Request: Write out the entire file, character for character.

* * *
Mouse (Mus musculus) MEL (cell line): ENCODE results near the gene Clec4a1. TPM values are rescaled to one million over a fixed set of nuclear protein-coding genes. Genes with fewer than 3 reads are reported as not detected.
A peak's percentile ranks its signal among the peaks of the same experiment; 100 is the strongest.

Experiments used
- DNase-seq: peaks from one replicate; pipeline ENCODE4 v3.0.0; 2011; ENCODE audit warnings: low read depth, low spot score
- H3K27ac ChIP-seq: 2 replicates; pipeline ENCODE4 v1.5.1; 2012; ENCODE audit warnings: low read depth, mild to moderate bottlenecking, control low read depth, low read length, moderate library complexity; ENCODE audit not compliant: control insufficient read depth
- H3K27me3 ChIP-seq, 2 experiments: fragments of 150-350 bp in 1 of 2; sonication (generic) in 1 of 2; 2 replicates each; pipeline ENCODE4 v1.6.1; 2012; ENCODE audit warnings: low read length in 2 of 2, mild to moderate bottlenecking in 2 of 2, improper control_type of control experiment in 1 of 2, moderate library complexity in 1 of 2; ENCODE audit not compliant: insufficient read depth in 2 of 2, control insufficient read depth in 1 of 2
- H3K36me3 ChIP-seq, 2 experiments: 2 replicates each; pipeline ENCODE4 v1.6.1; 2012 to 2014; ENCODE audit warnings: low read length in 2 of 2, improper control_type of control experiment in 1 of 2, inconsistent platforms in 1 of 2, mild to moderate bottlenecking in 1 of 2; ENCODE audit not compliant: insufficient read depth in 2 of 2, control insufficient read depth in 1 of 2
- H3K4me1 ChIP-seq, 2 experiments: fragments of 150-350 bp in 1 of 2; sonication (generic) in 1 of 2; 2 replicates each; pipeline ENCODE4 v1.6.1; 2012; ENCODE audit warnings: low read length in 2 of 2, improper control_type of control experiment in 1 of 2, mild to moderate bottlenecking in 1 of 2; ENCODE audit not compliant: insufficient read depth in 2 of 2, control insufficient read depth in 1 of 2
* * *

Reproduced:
Mouse (Mus musculus) MEL (cell line): ENCODE results near the gene Clec4a1. TPM values are rescaled to one million over a fixed set of nuclear protein-coding genes. Genes with fewer than 3 reads are reported as not detected.
A peak's percentile ranks its signal among the peaks of the same experiment; 100 is the strongest.

Experiments used
- DNase-seq: peaks from one replicate; pipeline ENCODE4 v3.0.0; 2011; ENCODE audit warnings: low read depth, low spot score
- H3K27ac ChIP-seq: 2 replicates; pipeline ENCODE4 v1.5.1; 2012; ENCODE audit warnings: low read depth, mild to moderate bottlenecking, control low read depth, low read length, moderate library complexity; ENCODE audit not compliant: control insufficient read depth
- H3K27me3 ChIP-seq, 2 experiments: fragments of 150-350 bp in 1 of 2; sonication (generic) in 1 of 2; 2 replicates each; pipeline ENCODE4 v1.6.1; 2012; ENCODE audit warnings: low read length in 2 of 2, mild to moderate bottlenecking in 2 of 2, improper control_type of control experiment in 1 of 2, moderate library complexity in 1 of 2; ENCODE audit not compliant: insufficient read depth in 2 of 2, control insufficient read depth in 1 of 2
- H3K36me3 ChIP-seq, 2 experiments: 2 replicates each; pipeline ENCODE4 v1.6.1; 2012 to 2014; ENCODE audit warnings: low read length in 2 of 2, improper control_type of control experiment in 1 of 2, inconsistent platforms in 1 of 2, mild to moderate bottlenecking in 1 of 2; ENCODE audit not compliant: insufficient read depth in 2 of 2, control insufficient read depth in 1 of 2
- H3K4me1 ChIP-seq, 2 experiments: fragments of 150-350 bp in 1 of 2; sonication (generic) in 1 of 2; 2 replicates each; pipeline ENCODE4 v1.6.1; 2012; ENCODE audit warnings: low read length in 2 of 2, improper control_type of control experiment in 1 of 2, mild to moderate bottlenecking in 1 of 2; ENCODE audit not compliant: insufficient read depth in 2 of 2, control insufficient read depth in 1 of 2